The registration above uses the service for IAppSettingsResolved to resolve the three other interfaces.

Conclusion

Having described the working parts above, we can come back to the ConfigureSevices method to tie it together.

Here we have done the following

  • Registered an IOptionsSnapshot<MyAppSettings> using the Configure method to bind the “MyAppSettings” configuration section to an object instance
  • Registered a decryption algorithm
  • Registered a class instance to decrypt the key/value pairs in the Secrets dictionary using the algorithm
  • Registered a class instance to validate the settingsop
  • Registered a class instance to act as the bridge/proxy to the IOptionsSnapshot<MyAppSettings> and decrypt the values
  • Registered the resolved bridge class using its multiple exposed interfaces for finer grained use

With the last of these in place, our controllers and any other dependant classes can choose whether to get the settings as a whole via IAppSettingsResolved or one of the finer grained interfaces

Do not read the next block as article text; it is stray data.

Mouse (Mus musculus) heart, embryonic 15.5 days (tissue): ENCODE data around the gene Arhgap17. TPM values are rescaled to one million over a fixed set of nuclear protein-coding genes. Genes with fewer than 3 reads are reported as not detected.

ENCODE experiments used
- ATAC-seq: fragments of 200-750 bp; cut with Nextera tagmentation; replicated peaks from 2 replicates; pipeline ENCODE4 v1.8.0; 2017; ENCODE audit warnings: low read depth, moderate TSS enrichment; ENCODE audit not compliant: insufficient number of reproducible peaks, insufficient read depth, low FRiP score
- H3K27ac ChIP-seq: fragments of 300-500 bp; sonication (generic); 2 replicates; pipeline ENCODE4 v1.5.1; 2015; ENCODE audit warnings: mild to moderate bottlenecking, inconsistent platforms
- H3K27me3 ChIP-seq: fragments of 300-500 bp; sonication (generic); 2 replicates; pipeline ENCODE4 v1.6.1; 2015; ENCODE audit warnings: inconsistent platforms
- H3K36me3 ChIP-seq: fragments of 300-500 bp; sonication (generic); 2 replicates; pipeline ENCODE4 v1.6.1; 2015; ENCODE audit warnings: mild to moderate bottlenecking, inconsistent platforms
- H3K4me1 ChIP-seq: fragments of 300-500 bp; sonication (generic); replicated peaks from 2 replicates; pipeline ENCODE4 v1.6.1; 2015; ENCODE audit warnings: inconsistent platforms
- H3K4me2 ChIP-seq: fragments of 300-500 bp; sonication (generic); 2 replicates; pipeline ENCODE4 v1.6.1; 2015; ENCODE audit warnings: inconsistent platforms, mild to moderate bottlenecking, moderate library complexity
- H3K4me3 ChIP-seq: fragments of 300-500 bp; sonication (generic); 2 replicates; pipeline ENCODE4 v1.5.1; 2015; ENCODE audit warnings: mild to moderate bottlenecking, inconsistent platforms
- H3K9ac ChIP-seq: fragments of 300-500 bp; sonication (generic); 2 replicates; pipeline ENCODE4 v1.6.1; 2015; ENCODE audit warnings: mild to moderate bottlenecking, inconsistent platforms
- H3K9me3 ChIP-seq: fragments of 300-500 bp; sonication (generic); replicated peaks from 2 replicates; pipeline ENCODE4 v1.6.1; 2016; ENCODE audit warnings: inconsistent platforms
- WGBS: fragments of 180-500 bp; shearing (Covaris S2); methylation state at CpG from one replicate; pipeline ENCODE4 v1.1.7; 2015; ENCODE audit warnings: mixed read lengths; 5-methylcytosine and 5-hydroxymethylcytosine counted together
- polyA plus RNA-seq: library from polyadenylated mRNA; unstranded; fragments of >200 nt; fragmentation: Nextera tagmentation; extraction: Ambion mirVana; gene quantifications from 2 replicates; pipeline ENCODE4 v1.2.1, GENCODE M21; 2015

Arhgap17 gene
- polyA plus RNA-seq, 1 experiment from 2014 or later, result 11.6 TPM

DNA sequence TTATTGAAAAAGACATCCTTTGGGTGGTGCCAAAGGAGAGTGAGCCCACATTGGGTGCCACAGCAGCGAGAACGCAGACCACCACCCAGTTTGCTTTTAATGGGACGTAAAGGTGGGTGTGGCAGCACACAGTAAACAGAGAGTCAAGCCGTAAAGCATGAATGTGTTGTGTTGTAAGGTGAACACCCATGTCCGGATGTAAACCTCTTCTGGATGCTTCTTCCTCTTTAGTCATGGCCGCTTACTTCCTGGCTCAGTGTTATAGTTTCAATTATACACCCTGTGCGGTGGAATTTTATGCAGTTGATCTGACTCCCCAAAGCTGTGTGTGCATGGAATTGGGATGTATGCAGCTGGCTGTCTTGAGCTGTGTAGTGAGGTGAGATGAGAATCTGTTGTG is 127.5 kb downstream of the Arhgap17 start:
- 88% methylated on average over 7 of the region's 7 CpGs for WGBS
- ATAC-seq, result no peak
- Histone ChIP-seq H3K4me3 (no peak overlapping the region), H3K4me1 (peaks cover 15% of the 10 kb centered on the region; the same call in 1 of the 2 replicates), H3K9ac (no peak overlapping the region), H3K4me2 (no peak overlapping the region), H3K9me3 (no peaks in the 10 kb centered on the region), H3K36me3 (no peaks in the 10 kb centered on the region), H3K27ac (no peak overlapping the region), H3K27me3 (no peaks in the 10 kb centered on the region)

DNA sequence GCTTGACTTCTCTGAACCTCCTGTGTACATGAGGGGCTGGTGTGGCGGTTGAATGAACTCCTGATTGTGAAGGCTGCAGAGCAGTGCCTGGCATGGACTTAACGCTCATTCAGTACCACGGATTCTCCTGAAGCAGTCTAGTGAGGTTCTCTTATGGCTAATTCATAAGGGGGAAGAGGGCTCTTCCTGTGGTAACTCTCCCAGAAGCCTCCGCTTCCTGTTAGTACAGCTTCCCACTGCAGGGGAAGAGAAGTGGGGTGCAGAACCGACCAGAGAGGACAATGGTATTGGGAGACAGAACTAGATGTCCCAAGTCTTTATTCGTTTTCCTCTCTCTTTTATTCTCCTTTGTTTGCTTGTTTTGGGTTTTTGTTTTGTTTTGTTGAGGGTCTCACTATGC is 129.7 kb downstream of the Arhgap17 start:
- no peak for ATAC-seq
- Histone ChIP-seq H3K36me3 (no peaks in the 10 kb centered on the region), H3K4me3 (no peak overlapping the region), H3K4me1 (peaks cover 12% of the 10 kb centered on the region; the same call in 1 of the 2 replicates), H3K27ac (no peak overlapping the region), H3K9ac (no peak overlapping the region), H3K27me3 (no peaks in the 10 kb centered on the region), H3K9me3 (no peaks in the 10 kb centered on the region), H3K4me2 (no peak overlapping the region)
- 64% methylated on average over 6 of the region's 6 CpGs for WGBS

• IAppSettings – the non-encrypted values
  • ISqlConnectionString – the decrypted SQL connection string
  • IOracleConnectionString – the decrypted Oracle connection string

Taking Things Further

That wraps up this series of posts for now, but you may want to take things further now that the settings class can have functionality injected into it.  Possibilities include

  • Using connection string builders to create connection strings using multiple properties (some encrypted, some not) from the bound object
  • Using the ICryptoFactory instead of ICryptoAlgorithm to use multiple algorithms for different properties

Don’t forget, the full source code including a WPF app to encrypt the settings dictionary can the downloaded from the Github repo at https://github.com/configureappio/ConfiguarationBridgeCrypto

Thanks for reading.